Bitcoin anonymizer

Bitcoin mixer vs Bitcoin anonymizer

Bitcoin Mixer, Shuffler, Scrambler, Blender, Tumbler, and Anonymizer. Do these refer to the same thing? Well, not really. While Mixer, Shuffler, Scrambler, Blender, and Tumbler refer to the same method of concealing Bitcoin transactions by Mixing, Bitcoin Anonymizer goes one step further. In this article, we'll take a look at the differences between Bitcoin Mixing and Anonymizing. Let's get started.

Before we compare Bitcoin Mixers with Anonymizers, we'll take a look at Bitcoin privacy.

Bitcoin privacy and traceability

Bitcoin is not anonymous. The information about each Bitcoin transaction is permanently stored in Bitcoin's public ledger, known as the blockchain. Anyone can access the blockchain and inspect all transactions, amounts, and Bitcoin addresses recorded with each individual transaction.

If the Bitcoin address used in the transaction is ever linked to your real-world identity, all past transactions could be traced back to you. Therefore, if you don't want third parties to learn about your transactions, it is crucial to hide them. And the most common method to do so is through a Bitcoin Mixer.

Bitcoin Mixer

The principle of a Bitcoin Mixer is to cut the tie between input and output. Bitcoin Mixer takes your Bitcoin (input), mixes it with a pile of other Bitcoins, and sends you "mixed" Bitcoin (output) to an address of your choice. After using a Bitcoin Mixer, the link between your original Bitcoin and the mixed Bitcoin gets erased.

Over the years, several Bitcoin mixing methods and dozens of Bitcoin mixers were introduced. Today, all these various methods have been reduced to a single cryptographical technique known as CoinJoin.

CoinJoin is a technique for joining multiple Bitcoin payments from multiple spenders into a single transaction. By doing so, it becomes more difficult for outside parties to determine which spender paid which recipient or recipients.

We can compare CoinJoin to a group of people who put their coins into one shared wallet and go shopping. While every person will spend only their amount of money, they won't necessarily pay with the exact physical coins they put into the shared wallet.

CoinJoin is excellent at mixing several inputs and outputs. However, it is not so great when combining unequal inputs. Let's say you put 1.10 coins to the mixer and receive the same amount back, reduced by the fee. While the coins you receive would be mixed, and thus untraceable, the flow of the coins is easily predictable. Bitcoin Mixers try to obfuscate this by dividing outputs into multiple addresses. However, the results are "mixed."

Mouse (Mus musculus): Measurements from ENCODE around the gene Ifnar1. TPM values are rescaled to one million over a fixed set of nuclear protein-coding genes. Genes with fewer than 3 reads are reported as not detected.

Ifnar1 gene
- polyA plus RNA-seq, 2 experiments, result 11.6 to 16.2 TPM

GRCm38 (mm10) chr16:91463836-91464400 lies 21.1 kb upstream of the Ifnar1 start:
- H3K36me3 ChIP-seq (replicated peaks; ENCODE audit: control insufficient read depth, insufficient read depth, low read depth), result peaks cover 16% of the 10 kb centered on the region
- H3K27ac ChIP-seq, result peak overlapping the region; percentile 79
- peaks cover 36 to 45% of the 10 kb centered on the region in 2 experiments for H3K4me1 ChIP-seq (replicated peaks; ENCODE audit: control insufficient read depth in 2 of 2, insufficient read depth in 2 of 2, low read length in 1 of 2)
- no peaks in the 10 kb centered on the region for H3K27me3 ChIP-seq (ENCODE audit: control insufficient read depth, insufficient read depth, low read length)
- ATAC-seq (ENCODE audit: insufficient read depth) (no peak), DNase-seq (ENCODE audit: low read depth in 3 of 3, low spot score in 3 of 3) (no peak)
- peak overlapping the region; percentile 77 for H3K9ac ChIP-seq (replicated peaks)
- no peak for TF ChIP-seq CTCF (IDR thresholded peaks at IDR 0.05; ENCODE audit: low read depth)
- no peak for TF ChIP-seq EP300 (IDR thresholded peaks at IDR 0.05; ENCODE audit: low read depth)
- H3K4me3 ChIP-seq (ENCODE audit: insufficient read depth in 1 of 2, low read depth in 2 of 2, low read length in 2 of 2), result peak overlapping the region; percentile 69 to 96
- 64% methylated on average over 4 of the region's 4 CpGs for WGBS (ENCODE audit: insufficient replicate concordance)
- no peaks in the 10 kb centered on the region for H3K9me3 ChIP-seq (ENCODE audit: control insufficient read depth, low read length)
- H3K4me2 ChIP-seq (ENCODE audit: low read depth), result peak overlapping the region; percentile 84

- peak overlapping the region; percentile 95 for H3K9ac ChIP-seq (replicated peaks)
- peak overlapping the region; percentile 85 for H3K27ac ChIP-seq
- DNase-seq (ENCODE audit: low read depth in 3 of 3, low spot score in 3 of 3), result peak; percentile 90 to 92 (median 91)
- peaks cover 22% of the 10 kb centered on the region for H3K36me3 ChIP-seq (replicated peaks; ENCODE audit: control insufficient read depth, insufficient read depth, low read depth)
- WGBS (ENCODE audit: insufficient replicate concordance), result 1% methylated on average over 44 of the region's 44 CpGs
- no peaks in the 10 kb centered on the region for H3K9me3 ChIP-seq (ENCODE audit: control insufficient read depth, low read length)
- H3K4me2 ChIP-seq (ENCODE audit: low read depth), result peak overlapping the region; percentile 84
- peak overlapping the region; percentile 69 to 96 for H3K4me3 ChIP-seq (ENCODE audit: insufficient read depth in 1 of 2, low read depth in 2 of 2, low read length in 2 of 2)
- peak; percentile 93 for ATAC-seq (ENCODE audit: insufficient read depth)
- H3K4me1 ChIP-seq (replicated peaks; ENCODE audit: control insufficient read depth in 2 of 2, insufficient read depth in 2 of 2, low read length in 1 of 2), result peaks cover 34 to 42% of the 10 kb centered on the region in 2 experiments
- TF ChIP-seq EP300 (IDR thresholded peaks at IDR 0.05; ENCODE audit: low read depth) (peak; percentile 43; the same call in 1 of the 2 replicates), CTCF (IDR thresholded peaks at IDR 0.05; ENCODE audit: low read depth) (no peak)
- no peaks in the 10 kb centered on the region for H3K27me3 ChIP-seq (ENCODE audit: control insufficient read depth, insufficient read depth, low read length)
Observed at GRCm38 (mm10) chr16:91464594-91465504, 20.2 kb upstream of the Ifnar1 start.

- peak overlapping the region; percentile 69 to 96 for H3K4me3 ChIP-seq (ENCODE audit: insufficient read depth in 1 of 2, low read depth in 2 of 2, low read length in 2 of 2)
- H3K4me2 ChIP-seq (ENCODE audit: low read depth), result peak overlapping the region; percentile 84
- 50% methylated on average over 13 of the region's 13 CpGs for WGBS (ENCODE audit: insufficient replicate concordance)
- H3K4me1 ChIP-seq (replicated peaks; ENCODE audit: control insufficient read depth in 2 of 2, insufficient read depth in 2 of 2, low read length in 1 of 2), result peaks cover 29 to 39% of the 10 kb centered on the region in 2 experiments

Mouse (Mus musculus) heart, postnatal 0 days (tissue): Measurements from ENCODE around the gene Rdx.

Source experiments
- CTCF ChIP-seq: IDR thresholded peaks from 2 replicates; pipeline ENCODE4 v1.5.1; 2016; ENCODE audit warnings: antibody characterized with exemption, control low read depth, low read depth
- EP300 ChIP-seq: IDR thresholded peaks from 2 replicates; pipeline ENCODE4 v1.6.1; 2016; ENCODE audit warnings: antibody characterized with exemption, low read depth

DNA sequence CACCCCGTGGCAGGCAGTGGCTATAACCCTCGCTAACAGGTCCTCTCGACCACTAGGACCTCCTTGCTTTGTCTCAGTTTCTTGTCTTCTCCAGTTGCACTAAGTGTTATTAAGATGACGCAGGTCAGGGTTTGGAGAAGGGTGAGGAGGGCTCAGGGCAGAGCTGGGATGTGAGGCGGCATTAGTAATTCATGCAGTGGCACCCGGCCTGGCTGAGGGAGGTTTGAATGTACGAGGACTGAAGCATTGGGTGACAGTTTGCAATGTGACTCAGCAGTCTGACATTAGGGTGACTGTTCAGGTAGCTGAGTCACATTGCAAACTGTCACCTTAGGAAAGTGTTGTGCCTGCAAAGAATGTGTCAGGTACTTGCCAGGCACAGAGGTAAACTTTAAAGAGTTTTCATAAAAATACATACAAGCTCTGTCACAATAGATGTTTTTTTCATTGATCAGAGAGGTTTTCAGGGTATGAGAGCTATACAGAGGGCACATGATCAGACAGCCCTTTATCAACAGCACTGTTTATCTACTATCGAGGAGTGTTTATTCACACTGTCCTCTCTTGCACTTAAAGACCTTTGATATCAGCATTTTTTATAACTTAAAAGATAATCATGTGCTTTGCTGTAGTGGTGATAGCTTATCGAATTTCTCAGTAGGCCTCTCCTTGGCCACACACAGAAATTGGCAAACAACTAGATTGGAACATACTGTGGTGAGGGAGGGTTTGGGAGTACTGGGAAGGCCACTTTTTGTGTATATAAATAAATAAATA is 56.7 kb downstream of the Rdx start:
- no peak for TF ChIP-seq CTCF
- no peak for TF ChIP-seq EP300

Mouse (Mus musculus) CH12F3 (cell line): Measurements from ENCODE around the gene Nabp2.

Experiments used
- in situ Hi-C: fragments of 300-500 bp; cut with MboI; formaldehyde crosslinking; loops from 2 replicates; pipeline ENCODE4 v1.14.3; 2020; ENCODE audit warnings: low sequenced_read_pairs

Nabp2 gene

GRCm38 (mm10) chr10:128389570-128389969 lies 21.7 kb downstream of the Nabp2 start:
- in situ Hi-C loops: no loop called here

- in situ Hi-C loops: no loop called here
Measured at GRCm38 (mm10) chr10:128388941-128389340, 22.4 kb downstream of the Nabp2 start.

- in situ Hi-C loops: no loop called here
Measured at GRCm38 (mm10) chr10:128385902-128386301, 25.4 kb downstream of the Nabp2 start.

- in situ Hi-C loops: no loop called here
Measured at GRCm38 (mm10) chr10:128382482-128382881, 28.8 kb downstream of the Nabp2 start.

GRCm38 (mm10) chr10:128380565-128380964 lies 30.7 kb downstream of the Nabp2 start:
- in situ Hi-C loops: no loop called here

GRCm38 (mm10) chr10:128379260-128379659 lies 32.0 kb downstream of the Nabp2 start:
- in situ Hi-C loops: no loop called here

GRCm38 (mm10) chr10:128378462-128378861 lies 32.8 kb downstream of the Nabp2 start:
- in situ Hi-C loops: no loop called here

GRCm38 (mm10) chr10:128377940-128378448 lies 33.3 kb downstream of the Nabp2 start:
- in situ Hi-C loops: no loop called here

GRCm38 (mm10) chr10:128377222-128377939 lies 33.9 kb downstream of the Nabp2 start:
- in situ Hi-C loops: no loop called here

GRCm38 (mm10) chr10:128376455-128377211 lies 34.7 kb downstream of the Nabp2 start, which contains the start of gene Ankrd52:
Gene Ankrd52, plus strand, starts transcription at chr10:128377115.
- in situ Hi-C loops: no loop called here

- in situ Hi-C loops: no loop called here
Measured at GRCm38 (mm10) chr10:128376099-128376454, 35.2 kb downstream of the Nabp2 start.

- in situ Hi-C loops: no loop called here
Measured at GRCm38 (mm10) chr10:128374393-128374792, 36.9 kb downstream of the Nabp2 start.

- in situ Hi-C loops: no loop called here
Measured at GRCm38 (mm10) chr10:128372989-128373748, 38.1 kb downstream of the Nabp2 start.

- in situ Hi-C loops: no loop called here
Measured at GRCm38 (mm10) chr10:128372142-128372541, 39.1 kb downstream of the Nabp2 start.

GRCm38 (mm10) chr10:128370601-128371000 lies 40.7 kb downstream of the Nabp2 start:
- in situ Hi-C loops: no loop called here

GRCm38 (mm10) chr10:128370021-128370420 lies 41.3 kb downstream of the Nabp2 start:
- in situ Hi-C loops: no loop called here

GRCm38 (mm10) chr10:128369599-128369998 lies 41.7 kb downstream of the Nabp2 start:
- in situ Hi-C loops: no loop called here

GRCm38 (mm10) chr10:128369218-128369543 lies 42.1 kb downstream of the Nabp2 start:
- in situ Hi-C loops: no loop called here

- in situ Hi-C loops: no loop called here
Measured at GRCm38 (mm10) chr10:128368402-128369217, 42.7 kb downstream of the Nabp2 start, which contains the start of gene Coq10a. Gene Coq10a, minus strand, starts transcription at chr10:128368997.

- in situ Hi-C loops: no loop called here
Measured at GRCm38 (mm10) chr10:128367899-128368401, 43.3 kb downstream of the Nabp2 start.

The following illustration outlines the principle of the CoinJoin. If you are curious how CoinJoin works, then we recommend you to read its definition on the Bitcoin wiki page.

Usually, using a Bitcoin Mixer is sufficient enough to conceal the history of your transactions or spending habits. Bitcoin mixing is excellent if you want to hide your wealth, business dealings, or your everyday spending habits.

However, if you need protection against authoritarian governments that suppress the freedom of thought and speech, then Bitcoin Mixer might no longer be sufficient.

With the rise of Bitcoin analytics and intelligence tools, such as Chainalysis or CipherTrace, the governments, and third parties can trace your transactions—even the mixed ones.

And this is where Bitcoin Anonymizer comes handy.

Bitcoin Anonymizer

To truly anonymize Bitcoins, Anonymizer takes advantage of an anonymous cryptocurrency, such as Monero. Before we explain how Bitcoin Anonymizer works, let's take a closer look at privacy coins.

To deliver the highest level of privacy, dedicated privacy coins, such as Monero, employ dozens of sophisticated cryptographic methods, such as enforced privacy, stealth addresses, confidential ring transactions, ring signatures, bulletproofs, separate transaction units, and IP obfuscation.

There are dozens of privacy coins. However, the most secure and sophisticated of all is Monero. The fact that Monero transactions cannot be traced or recorded has even been confirmed by the European Union's Agency for Law Enforcement Cooperation, better known as Europol.

"Since the suspect used a combination of Tor and Monero, we could not trace the funds. We could not trace the IP addresses. Which means, we hit the end of the road. Whatever happened on the Bitcoin blockchain was visible, and that's why we were able to get reasonably far." —Jerek Jakubcek, Europol's Strategic Analyst

If you are curious about the individual security measures Monero employs, then we recommend you to read our article on Monero Privacy and comparison of Monero vs Bitcoin. For now, let's just assume that when you use Monero cryptocurrency, no one can trace your transaction history.

Now, let's return to Bitcoin Anonymizer.

First, the Anonymizer converts Bitcoins into Monero, making the funds completely untraceable. Next, it exchanges Monero back to Bitcoins. Once the transaction is complete, the link between the original Bitcoin and the new Bitcoin, anonymized through Monero, is erased.

While Bitcoin Anonymizer is the most effective way of concealing the transaction history, its downside is the high service fee. Anonymizer needs to pay both the transaction fees as well as exchange fees, making the cost of the service naturally higher. However, if you need an extra layer of privacy, then the additional cost is undoubtedly worth it.

Mixing or Anonymizing? offers both methods of anonymizing Bitcoins you can choose from — cryptographical mixing through CoinJoin as well as anonymization through privacy coin Monero. Click on the buttons below and get started with the Bitcoin mixing method of your preference.